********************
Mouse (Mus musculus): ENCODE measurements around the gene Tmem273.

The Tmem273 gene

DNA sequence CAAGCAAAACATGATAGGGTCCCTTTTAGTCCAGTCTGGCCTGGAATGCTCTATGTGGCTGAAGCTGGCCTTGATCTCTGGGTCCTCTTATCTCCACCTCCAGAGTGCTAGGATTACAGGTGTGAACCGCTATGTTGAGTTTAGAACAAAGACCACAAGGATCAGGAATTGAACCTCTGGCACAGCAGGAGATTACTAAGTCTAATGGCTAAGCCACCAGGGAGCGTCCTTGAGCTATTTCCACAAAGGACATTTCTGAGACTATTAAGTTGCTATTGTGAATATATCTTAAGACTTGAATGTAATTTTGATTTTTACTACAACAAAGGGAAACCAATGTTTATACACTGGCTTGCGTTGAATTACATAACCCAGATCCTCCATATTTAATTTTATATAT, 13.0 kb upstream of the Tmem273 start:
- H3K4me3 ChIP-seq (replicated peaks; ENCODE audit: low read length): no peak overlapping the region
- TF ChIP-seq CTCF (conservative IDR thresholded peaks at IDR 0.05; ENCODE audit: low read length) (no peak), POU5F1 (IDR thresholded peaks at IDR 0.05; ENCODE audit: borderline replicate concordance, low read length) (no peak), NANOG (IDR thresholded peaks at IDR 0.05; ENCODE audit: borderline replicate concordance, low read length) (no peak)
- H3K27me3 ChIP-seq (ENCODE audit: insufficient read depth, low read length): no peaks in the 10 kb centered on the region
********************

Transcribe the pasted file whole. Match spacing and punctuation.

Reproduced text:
Mouse (Mus musculus): ENCODE measurements around the gene Tmem273.

The Tmem273 gene

DNA sequence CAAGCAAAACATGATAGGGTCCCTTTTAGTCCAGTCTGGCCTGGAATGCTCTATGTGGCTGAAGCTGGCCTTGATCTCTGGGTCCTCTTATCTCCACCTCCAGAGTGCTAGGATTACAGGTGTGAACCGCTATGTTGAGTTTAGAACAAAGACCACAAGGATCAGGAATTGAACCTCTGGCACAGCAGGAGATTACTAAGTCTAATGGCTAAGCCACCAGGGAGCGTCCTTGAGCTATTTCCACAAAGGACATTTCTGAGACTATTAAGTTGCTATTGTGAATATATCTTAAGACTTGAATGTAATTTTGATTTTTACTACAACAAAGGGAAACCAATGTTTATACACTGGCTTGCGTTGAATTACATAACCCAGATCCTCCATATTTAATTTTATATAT, 13.0 kb upstream of the Tmem273 start:
- H3K4me3 ChIP-seq (replicated peaks; ENCODE audit: low read length): no peak overlapping the region
- TF ChIP-seq CTCF (conservative IDR thresholded peaks at IDR 0.05; ENCODE audit: low read length) (no peak), POU5F1 (IDR thresholded peaks at IDR 0.05; ENCODE audit: borderline replicate concordance, low read length) (no peak), NANOG (IDR thresholded peaks at IDR 0.05; ENCODE audit: borderline replicate concordance, low read length) (no peak)
- H3K27me3 ChIP-seq (ENCODE audit: insufficient read depth, low read length): no peaks in the 10 kb centered on the region